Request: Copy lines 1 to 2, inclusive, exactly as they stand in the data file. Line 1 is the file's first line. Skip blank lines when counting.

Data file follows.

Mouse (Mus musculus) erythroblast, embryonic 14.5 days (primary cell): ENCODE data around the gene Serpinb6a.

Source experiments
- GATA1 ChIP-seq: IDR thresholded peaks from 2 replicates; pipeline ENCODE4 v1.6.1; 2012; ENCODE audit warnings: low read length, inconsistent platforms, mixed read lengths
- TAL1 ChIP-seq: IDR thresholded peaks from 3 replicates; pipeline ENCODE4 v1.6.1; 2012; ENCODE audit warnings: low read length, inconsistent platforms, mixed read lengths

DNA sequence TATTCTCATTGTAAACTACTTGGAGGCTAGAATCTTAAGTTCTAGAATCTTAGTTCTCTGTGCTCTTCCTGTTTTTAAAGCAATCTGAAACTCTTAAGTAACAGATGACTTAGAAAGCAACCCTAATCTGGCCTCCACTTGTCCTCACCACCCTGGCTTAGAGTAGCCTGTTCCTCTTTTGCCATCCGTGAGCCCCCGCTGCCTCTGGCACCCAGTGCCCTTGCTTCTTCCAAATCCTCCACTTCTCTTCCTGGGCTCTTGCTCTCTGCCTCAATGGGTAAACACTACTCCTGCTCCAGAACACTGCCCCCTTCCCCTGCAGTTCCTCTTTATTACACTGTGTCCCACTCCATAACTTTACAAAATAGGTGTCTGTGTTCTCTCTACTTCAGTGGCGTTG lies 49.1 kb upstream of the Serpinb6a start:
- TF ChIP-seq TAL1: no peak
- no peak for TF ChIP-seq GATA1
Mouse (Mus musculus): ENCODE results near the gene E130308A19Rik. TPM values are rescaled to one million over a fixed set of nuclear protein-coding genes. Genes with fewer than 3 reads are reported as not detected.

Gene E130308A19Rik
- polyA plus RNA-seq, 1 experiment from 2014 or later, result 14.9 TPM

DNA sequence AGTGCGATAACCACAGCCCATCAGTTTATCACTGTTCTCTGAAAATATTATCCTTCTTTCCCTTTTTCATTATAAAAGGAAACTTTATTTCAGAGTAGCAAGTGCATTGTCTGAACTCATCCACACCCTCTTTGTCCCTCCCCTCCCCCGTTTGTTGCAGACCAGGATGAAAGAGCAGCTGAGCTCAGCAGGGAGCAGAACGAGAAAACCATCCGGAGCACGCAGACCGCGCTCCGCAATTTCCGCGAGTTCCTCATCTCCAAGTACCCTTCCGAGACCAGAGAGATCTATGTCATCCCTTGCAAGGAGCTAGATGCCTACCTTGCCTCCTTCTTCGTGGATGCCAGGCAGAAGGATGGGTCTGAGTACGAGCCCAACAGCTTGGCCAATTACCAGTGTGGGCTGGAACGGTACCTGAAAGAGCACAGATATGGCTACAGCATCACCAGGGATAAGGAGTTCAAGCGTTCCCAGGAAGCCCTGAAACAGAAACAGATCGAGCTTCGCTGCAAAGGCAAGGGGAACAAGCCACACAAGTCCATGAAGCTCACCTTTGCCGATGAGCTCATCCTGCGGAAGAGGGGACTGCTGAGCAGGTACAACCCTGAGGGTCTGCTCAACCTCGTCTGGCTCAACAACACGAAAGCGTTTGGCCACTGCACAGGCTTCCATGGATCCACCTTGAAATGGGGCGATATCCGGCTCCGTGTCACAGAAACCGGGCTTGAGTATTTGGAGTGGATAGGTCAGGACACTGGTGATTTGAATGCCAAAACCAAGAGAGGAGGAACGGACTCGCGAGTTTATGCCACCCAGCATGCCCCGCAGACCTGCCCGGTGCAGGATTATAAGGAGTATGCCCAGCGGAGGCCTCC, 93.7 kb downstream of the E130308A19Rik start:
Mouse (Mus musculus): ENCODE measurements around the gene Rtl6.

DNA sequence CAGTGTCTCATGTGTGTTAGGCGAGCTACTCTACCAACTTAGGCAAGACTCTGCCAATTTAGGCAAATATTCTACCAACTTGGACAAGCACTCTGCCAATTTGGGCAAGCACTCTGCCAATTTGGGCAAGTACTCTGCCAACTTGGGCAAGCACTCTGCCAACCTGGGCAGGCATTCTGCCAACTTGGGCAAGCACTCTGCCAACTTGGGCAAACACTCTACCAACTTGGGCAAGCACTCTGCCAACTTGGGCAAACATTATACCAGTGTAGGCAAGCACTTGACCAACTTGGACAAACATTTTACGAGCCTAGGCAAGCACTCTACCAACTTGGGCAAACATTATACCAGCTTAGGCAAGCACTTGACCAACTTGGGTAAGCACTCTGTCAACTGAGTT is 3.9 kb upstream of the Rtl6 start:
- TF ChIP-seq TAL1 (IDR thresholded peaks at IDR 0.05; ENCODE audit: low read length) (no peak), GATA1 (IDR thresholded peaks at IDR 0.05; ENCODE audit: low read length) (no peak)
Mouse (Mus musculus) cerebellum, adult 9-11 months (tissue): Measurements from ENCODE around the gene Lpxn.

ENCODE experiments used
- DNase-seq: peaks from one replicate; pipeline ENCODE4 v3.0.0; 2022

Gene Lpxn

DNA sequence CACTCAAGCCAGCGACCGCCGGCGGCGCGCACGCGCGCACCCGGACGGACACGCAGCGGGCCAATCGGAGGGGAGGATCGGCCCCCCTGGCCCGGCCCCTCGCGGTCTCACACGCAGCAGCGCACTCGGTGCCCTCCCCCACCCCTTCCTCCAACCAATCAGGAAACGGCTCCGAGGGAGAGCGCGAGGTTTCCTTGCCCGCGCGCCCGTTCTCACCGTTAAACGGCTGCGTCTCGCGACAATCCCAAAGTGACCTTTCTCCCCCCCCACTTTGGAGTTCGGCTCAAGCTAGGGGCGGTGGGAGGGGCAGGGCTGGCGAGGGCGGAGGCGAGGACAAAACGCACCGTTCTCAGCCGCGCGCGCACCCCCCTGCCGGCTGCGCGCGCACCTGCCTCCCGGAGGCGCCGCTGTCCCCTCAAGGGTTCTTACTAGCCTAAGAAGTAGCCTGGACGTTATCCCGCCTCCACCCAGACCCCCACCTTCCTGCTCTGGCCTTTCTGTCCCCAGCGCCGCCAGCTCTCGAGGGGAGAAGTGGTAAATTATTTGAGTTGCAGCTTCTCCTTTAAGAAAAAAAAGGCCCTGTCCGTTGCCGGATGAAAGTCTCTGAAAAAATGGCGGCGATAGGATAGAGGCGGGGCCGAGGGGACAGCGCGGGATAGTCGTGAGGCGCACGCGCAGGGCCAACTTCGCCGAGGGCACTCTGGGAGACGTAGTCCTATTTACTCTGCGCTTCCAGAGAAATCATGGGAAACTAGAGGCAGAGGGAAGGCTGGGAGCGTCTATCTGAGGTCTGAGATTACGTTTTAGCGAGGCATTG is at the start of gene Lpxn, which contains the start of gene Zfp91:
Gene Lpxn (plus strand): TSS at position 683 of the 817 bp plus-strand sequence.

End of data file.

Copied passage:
Mouse (Mus musculus) erythroblast, embryonic 14.5 days (primary cell): ENCODE data around the gene Serpinb6a.

Source experiments